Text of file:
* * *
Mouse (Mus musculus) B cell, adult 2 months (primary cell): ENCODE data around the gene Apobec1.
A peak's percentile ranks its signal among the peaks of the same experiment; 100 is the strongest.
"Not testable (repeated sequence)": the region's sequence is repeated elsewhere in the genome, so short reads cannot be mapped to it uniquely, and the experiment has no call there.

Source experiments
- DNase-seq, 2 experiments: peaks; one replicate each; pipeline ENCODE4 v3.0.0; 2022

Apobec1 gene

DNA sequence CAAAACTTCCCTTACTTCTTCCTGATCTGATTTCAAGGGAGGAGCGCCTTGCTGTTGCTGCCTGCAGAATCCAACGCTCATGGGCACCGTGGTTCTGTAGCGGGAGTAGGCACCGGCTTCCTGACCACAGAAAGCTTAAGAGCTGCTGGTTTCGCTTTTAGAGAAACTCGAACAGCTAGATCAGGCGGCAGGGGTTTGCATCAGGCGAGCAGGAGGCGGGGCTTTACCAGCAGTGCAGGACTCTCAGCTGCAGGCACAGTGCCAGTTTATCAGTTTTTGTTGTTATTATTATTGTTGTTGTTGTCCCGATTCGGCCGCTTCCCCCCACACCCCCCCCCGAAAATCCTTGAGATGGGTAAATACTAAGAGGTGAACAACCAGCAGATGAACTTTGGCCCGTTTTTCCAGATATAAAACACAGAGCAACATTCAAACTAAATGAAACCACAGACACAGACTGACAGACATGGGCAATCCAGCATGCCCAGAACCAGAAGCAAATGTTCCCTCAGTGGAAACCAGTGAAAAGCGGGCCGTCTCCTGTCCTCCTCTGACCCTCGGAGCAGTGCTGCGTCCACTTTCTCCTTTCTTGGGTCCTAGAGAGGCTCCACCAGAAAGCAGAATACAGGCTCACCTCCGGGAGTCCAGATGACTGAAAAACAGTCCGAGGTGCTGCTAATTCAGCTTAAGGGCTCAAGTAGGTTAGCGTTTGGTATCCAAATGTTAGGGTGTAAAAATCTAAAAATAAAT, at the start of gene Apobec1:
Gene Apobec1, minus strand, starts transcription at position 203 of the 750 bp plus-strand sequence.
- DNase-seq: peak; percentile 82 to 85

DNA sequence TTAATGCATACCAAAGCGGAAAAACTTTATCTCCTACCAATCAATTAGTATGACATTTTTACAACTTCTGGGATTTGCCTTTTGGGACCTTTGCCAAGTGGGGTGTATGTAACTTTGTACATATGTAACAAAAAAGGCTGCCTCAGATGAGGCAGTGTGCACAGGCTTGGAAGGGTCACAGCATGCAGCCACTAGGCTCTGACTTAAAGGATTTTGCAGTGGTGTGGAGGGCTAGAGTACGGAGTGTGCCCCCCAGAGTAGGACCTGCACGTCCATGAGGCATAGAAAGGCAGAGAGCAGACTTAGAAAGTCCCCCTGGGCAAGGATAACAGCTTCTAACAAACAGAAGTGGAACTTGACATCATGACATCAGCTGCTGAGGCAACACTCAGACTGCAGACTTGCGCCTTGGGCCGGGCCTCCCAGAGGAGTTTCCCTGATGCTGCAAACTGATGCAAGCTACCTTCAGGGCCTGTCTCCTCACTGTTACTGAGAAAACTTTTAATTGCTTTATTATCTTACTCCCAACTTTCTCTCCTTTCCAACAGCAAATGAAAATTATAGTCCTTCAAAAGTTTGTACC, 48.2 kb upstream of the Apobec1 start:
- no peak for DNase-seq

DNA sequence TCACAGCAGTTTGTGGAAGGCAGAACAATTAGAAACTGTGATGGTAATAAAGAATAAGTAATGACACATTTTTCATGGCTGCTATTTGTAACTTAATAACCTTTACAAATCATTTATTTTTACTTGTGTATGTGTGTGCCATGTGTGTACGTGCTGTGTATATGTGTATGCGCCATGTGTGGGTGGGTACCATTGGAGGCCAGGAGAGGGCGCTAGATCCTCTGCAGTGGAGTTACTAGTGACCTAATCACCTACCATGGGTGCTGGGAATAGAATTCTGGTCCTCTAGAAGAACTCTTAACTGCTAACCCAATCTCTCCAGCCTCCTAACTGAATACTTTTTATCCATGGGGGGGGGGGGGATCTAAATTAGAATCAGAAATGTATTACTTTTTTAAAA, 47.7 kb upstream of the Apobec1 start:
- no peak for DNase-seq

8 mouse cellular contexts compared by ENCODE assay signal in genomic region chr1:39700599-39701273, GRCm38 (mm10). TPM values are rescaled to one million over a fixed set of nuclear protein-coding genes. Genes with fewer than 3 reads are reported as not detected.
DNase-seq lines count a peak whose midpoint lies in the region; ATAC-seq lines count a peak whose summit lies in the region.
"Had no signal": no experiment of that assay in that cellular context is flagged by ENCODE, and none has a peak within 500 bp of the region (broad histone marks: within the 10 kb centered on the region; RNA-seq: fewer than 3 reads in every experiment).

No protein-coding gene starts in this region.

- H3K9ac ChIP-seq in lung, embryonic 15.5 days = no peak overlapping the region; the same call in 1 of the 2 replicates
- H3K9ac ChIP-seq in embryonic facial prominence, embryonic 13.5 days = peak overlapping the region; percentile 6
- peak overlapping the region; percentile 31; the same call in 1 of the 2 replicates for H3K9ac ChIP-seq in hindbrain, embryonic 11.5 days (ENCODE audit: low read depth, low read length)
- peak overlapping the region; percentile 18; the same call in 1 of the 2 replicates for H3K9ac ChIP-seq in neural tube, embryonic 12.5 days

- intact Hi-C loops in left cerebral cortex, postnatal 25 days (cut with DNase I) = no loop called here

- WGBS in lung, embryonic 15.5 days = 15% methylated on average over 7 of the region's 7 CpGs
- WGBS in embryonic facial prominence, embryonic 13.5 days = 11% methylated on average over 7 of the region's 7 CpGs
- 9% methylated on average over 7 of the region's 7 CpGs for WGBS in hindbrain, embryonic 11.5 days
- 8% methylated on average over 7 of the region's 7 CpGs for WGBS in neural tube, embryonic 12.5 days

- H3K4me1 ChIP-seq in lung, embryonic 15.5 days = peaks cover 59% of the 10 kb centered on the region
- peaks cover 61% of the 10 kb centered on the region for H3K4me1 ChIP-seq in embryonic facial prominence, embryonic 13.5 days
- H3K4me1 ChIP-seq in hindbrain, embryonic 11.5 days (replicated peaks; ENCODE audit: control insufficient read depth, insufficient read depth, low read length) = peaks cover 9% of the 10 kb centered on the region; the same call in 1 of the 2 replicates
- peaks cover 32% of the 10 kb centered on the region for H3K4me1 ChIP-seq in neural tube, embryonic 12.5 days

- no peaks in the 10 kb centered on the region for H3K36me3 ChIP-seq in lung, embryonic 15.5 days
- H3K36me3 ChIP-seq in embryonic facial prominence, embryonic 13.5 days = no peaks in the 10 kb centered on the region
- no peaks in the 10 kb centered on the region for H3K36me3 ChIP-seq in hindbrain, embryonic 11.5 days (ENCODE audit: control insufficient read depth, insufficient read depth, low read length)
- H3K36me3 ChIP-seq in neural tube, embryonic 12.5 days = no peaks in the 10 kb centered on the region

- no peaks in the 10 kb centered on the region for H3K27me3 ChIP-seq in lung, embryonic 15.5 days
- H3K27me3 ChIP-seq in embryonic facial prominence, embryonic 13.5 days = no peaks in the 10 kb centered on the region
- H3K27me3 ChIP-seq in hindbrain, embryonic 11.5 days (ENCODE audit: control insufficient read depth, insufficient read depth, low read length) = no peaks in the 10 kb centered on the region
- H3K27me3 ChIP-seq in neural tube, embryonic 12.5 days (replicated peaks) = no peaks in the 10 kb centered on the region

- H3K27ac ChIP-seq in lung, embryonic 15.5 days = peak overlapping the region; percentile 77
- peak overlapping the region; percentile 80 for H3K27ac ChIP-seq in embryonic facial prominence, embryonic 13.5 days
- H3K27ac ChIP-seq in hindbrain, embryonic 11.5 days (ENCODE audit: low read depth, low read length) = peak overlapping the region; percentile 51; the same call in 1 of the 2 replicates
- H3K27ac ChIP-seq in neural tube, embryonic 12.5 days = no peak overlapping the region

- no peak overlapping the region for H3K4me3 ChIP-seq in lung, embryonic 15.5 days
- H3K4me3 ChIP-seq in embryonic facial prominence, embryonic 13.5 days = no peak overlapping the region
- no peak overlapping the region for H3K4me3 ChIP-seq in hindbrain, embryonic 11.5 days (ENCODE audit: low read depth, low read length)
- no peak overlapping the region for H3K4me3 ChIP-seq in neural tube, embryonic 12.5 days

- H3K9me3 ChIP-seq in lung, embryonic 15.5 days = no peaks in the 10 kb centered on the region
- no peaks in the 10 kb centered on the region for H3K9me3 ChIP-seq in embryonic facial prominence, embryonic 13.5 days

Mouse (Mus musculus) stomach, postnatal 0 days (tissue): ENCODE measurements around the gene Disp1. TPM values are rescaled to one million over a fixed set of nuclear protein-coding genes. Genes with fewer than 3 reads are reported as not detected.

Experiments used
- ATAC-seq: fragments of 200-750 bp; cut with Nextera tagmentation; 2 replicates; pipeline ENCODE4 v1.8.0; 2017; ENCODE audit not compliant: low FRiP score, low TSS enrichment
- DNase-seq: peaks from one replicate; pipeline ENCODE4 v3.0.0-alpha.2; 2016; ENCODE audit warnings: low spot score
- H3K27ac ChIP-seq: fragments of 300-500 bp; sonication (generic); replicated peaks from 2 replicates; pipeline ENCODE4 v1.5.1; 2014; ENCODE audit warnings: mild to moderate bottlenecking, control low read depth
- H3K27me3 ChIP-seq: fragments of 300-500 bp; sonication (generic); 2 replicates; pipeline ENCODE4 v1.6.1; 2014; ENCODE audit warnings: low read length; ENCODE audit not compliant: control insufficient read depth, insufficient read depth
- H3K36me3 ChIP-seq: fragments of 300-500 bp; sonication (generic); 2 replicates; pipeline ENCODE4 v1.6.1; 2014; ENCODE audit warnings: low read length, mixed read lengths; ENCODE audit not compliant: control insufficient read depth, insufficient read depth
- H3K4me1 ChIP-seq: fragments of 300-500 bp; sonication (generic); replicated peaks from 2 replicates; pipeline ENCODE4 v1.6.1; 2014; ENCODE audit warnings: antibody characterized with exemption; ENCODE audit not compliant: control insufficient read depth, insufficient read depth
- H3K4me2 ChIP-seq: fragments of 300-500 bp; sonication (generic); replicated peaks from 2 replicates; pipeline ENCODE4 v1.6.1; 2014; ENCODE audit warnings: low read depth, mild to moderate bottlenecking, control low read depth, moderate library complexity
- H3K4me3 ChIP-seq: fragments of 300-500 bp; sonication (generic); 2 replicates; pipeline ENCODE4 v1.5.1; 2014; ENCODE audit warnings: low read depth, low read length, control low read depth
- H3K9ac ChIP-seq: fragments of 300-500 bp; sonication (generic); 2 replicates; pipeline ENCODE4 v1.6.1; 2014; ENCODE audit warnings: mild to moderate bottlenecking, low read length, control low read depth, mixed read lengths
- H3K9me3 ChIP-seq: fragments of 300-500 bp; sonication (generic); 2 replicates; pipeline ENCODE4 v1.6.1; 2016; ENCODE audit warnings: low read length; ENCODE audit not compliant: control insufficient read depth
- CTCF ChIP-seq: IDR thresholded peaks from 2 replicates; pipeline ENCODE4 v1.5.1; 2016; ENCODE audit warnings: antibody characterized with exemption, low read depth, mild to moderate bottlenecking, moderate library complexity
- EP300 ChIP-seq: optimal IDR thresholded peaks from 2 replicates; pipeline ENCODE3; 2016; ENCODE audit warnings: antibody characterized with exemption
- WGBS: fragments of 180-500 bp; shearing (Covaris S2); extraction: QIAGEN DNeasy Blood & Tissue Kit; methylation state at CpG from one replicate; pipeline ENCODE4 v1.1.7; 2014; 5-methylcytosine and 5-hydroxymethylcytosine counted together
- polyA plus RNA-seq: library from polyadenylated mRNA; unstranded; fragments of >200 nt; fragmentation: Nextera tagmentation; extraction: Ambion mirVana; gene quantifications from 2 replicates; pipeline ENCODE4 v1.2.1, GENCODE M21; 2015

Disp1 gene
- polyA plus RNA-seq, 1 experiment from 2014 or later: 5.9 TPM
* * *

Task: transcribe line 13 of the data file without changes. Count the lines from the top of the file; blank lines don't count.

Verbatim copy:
- no peak for DNase-seq